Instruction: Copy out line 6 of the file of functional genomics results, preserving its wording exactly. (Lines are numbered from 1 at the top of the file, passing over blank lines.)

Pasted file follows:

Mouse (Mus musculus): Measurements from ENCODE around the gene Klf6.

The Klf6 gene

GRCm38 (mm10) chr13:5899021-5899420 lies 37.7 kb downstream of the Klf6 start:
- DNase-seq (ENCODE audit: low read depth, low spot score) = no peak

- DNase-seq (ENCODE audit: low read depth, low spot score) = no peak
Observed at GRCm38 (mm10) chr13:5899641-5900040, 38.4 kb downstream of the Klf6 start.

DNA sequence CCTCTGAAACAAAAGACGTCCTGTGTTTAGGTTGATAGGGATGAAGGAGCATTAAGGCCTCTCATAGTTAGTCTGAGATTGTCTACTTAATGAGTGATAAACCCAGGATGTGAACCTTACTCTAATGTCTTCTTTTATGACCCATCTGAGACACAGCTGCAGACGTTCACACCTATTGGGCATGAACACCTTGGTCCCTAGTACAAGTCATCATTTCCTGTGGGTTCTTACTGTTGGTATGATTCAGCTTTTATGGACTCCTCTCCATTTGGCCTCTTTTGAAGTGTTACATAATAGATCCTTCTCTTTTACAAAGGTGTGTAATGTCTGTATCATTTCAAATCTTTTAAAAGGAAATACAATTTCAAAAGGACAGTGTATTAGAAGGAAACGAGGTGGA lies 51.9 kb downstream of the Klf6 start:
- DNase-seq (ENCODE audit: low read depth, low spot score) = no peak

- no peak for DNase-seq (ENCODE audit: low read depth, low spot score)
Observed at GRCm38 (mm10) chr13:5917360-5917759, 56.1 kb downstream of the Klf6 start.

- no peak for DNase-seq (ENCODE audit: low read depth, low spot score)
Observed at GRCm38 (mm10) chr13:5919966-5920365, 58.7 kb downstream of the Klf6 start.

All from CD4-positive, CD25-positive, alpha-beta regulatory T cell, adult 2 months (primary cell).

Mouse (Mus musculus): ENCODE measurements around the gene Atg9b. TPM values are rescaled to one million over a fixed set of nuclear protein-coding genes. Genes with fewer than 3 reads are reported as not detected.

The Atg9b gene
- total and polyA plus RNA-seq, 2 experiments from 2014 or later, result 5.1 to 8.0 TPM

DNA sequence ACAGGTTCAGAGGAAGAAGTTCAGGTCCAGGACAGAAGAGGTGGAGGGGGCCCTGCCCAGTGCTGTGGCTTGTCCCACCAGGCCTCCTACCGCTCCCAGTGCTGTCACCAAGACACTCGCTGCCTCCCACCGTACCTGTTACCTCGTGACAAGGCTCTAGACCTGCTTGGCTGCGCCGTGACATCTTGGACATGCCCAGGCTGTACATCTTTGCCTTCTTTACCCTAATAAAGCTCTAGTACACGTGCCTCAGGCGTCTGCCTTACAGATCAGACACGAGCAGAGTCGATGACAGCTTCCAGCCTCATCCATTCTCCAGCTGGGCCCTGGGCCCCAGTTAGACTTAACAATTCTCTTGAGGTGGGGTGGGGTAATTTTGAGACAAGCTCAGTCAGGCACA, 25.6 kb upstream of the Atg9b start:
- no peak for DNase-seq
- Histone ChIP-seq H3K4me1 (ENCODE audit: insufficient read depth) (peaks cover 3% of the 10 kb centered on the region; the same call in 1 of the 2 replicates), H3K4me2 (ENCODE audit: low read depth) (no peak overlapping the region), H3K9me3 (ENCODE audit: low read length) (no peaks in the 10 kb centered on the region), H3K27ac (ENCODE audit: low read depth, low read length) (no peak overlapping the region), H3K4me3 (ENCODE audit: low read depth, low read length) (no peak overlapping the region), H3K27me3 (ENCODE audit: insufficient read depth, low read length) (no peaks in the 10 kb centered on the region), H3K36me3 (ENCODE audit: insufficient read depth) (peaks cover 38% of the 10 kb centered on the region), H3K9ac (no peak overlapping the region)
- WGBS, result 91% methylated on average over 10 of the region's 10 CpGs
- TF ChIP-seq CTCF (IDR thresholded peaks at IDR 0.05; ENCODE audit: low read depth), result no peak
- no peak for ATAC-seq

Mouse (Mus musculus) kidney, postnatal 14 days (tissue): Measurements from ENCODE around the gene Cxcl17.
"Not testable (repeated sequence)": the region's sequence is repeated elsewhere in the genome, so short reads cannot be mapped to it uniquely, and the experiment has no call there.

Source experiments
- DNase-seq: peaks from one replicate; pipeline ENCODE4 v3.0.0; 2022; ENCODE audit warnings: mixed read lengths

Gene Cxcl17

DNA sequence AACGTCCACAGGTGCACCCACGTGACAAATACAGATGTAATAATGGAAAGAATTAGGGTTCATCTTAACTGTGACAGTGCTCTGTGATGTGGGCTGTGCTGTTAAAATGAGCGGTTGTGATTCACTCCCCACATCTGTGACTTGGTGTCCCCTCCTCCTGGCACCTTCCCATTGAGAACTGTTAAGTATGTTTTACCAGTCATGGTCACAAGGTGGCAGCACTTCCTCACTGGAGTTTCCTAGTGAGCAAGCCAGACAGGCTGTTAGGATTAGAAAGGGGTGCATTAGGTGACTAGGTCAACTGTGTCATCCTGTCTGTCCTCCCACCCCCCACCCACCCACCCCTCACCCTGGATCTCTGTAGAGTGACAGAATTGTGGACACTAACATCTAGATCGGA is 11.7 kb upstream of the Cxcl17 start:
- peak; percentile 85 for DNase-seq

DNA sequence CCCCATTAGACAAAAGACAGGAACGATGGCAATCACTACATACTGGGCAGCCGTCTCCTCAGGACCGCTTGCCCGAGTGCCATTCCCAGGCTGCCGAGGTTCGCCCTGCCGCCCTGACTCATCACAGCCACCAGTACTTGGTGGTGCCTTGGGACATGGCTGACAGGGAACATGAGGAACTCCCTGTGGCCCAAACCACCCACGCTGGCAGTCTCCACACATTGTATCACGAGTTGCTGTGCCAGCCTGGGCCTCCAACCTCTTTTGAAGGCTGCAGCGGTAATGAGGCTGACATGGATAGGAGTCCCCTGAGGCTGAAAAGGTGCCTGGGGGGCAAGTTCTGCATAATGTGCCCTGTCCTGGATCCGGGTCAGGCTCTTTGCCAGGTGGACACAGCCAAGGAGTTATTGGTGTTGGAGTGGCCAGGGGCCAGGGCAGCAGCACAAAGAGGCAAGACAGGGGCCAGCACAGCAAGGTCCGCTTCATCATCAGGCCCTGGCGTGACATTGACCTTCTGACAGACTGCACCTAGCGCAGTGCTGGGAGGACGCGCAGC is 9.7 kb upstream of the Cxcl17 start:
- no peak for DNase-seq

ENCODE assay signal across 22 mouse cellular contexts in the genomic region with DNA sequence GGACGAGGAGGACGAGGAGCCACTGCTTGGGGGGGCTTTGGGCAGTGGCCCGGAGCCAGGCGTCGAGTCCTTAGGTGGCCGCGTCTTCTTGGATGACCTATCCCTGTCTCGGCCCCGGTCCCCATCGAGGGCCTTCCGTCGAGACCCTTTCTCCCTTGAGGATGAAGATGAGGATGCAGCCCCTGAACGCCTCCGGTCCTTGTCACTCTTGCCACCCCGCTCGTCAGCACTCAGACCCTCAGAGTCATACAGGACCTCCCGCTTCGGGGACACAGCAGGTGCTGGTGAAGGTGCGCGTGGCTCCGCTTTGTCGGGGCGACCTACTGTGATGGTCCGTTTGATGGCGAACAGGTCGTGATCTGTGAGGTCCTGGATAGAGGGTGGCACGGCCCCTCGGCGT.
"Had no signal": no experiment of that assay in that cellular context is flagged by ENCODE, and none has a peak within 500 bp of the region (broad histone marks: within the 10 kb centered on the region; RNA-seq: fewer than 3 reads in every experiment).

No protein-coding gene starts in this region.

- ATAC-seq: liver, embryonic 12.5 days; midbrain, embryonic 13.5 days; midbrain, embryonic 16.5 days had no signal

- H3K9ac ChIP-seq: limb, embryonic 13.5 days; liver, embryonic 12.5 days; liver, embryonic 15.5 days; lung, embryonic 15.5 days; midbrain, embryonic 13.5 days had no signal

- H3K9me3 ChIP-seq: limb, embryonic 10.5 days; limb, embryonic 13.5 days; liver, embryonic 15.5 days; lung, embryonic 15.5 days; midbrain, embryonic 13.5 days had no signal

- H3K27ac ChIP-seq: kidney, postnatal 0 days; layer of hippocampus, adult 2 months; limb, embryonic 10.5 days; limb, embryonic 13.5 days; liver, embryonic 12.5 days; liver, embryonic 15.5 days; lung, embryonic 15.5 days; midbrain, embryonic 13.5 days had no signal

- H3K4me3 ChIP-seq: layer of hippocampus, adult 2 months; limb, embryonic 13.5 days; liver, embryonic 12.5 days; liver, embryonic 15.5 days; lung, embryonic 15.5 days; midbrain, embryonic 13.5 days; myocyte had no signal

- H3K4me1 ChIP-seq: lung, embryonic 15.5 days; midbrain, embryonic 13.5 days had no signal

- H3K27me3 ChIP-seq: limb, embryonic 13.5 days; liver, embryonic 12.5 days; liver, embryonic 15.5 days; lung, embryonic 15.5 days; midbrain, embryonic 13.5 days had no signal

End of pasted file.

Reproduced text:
Observed at GRCm38 (mm10) chr13:5899641-5900040, 38.4 kb downstream of the Klf6 start.